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THE Bees Thread Pt. 2

Re: THE Bees Thread (merged)

Unread postby M_B_S » Sat 30 Sep 2017, 07:46:43

https://www.sciencedaily.com/releases/2 ... 093356.htm

A stinging report: Climate change a major threat to bumble bees
Date:
September 29, 2017
Source:
Florida State University
Summary:
New research is helping to explain the link between a changing global climate and a dramatic decline in bumble bee populations worldwide....

As researchers work toward a better understanding of climate change and its ecological effects, the link between pollinator health and shifting climate processes is becoming impossible to ignore.

"Pollinator species around the world have been declining, but we are still learning about what might be causing declines," said FSU Professor of Biological Science Nora Underwood, a coauthor of the study. "Although not all species are influenced in the same way, I was excited to be part of this study because we now have long-term data that shows changing climate is influencing bumble bees."
*******************

All things are connected .... the question is how?

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Re: THE Bees Thread (merged)

Unread postby vox_mundi » Thu 05 Oct 2017, 18:25:38

Bee-Harming Pesticides in 75 Percent of Honey Worldwide

Traces of pesticides that act as nerve agents on bees have been found in 75 percent of honey worldwide, raising concern about the survival of these crucial crop pollinators, researchers said Thursday.

"Overall, 75 percent of all honey samples contained at least one neonicotinoid," said the study, led by Edward Mitchell of the University of Neuchatel in Switzerland.

"Of these contaminated samples, 30 percent contained a single neonicotinoid, 45 percent contained two or more, and 10 percent contained four or five."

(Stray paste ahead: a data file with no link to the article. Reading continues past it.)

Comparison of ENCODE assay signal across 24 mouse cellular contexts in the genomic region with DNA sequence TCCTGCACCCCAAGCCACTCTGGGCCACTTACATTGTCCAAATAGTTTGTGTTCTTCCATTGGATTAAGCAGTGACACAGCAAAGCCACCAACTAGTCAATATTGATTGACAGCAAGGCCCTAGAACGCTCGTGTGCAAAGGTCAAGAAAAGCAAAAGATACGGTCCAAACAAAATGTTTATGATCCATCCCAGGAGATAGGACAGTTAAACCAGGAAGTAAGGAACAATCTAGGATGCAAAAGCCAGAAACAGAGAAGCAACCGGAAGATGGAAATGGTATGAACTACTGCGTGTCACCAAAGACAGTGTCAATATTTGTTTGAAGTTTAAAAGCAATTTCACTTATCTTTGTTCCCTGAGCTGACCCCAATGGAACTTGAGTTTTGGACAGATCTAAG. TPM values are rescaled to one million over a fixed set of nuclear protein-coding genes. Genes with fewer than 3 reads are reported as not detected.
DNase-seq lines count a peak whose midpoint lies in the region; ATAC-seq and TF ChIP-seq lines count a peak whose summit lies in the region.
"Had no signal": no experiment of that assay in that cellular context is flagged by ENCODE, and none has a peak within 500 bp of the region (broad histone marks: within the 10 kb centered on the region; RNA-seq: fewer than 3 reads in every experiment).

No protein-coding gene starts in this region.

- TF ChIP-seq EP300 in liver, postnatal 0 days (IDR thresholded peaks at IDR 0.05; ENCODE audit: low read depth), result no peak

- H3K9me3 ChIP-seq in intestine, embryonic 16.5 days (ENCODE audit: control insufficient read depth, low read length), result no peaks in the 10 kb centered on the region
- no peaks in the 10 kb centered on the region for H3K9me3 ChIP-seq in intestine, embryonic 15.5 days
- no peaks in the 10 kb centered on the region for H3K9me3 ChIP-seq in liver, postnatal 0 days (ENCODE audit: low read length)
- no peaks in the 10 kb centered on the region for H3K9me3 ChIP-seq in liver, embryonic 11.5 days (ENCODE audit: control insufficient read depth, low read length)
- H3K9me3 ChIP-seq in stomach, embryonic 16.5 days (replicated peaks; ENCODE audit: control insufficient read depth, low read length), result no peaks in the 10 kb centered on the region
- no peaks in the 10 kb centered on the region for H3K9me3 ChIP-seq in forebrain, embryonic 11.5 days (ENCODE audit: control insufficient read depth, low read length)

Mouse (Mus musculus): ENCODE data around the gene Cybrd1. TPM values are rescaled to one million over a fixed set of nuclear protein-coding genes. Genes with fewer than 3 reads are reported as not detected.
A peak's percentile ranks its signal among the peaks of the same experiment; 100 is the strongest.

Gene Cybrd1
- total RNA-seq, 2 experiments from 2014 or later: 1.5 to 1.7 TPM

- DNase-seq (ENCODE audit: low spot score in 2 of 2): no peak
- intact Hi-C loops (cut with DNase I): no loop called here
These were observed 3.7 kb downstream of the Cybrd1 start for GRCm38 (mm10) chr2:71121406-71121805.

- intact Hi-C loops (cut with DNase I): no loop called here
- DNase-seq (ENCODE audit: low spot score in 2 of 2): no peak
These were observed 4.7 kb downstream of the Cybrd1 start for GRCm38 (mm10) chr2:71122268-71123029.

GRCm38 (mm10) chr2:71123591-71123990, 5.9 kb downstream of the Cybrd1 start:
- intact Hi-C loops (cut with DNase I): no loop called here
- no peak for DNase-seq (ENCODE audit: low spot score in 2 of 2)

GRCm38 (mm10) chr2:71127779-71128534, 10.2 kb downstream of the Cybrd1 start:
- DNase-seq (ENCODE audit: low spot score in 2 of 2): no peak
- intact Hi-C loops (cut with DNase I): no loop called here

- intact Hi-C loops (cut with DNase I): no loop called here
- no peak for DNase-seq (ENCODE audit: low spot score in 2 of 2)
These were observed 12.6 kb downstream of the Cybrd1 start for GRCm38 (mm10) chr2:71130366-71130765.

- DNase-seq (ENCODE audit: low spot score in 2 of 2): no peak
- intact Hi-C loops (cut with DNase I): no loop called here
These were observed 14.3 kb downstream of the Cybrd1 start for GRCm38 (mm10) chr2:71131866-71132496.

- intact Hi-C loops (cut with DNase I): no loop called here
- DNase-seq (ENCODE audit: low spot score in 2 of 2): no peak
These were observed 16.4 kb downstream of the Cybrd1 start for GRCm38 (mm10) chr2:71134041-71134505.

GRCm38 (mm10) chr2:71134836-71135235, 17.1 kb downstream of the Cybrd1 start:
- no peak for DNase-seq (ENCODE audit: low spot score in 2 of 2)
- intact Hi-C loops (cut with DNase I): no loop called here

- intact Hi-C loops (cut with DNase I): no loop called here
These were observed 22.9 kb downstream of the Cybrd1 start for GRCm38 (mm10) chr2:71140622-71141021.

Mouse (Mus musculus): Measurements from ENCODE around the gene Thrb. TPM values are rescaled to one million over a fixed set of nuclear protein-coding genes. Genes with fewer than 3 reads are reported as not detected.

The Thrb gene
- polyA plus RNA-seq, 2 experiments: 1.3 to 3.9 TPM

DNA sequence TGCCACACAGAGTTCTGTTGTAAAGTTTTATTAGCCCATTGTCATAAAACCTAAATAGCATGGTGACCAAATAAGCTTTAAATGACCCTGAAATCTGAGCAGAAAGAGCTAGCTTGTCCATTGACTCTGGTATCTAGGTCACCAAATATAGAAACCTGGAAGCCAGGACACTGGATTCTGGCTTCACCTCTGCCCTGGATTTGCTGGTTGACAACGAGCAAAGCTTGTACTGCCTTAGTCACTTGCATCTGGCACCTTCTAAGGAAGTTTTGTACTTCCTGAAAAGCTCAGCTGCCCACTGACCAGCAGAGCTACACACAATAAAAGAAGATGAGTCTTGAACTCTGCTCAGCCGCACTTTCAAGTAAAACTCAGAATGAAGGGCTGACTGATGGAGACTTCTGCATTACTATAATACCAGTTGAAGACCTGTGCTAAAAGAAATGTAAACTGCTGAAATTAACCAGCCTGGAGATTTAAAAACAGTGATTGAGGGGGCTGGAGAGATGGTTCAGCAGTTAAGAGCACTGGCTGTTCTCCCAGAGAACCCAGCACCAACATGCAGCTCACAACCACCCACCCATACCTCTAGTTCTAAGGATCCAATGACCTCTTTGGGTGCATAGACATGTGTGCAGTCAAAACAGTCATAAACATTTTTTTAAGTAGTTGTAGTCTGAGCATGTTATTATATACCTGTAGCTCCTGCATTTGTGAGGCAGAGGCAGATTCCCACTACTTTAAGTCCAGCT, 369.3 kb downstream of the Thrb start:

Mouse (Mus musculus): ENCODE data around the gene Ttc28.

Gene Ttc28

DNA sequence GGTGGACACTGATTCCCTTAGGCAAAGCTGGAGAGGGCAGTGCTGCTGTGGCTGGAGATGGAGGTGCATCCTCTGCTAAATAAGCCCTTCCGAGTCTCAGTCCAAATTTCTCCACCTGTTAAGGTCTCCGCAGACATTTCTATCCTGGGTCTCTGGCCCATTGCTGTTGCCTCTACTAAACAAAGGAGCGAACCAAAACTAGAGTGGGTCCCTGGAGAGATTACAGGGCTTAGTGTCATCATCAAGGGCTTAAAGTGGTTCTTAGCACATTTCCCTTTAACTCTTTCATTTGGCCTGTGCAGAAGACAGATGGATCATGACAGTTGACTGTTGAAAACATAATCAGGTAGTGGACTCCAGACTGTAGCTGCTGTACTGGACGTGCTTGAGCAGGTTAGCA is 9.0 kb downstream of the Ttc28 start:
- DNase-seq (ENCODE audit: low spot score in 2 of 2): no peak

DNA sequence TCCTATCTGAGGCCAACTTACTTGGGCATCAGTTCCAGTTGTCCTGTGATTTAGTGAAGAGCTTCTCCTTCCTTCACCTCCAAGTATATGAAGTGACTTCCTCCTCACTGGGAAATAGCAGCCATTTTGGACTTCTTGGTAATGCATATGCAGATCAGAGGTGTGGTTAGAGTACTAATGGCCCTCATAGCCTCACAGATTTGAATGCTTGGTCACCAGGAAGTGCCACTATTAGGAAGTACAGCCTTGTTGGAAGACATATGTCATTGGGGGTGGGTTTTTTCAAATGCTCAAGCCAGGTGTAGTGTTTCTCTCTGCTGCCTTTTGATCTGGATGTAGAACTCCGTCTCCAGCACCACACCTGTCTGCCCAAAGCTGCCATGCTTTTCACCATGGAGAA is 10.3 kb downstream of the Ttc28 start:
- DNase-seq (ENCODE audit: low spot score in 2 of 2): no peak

The study found that 34 percent of honey samples were contaminated with "concentrations of neonicotinoids that are known to be detrimental" to bees, and warned that chronic exposure is a threat to bee survival.


The frequency of contamination was highest in the North American samples (86 percent), followed by Asia (80 percent) and Europe (79 percent).

The lowest concentrations were seen in South American samples (57 percent).

"These results suggest that a substantial proportion of world pollinators are probably affected by neonicotinoids," said the study.

"The levels detected are sufficient to affect bee brain function and may hinder their ability to forage on, and pollinate, our crops and our native plants."

Neonicotinoids have been declared a key factor in bee decline worldwide, and the European Union issued a partial ban on their use in 2013.
“There are three classes of people: those who see. Those who see when they are shown. Those who do not see.” ― Leonardo da Vinci

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Re: THE Bees Thread (merged)

Unread postby SeaGypsy » Fri 06 Oct 2017, 01:37:33

Time to get real & bankrupt Monsanto. Not only ban their poisons & blackmail seeds, but make them pay compensation to the beekeepers, who have been suffering hugely the last decade or so.
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Puerto Rico’s ‘Gentle Killer Bees’ Could Prevent the Bee Apo

Unread postby AdamB » Sun 19 Nov 2017, 11:15:30


Through a series of events that seem more like the plot of a Marvel movie than real life, the world’s only colony of gentle killer honey bees, a hybrid of African and European strains, turned the island of Puerto Rico into their home. It all started in 1958, when a group of ragtag African killer bees escaped from an experimental breeding program in Brazil, traveled by ship, and eventually made it to the Caribbean territory in 1994. These very aggressive bees displaced most of the gentle European bees already living there, but eventually the population evened out into colonies of docile but hardy bees. On Wednesday, the scientists behind a new article in Nature Communications explained how this mixed-trait bee population came to exist, noting that their findings offer hope to the global beekeeping community, which has witnessed the disquieting decimation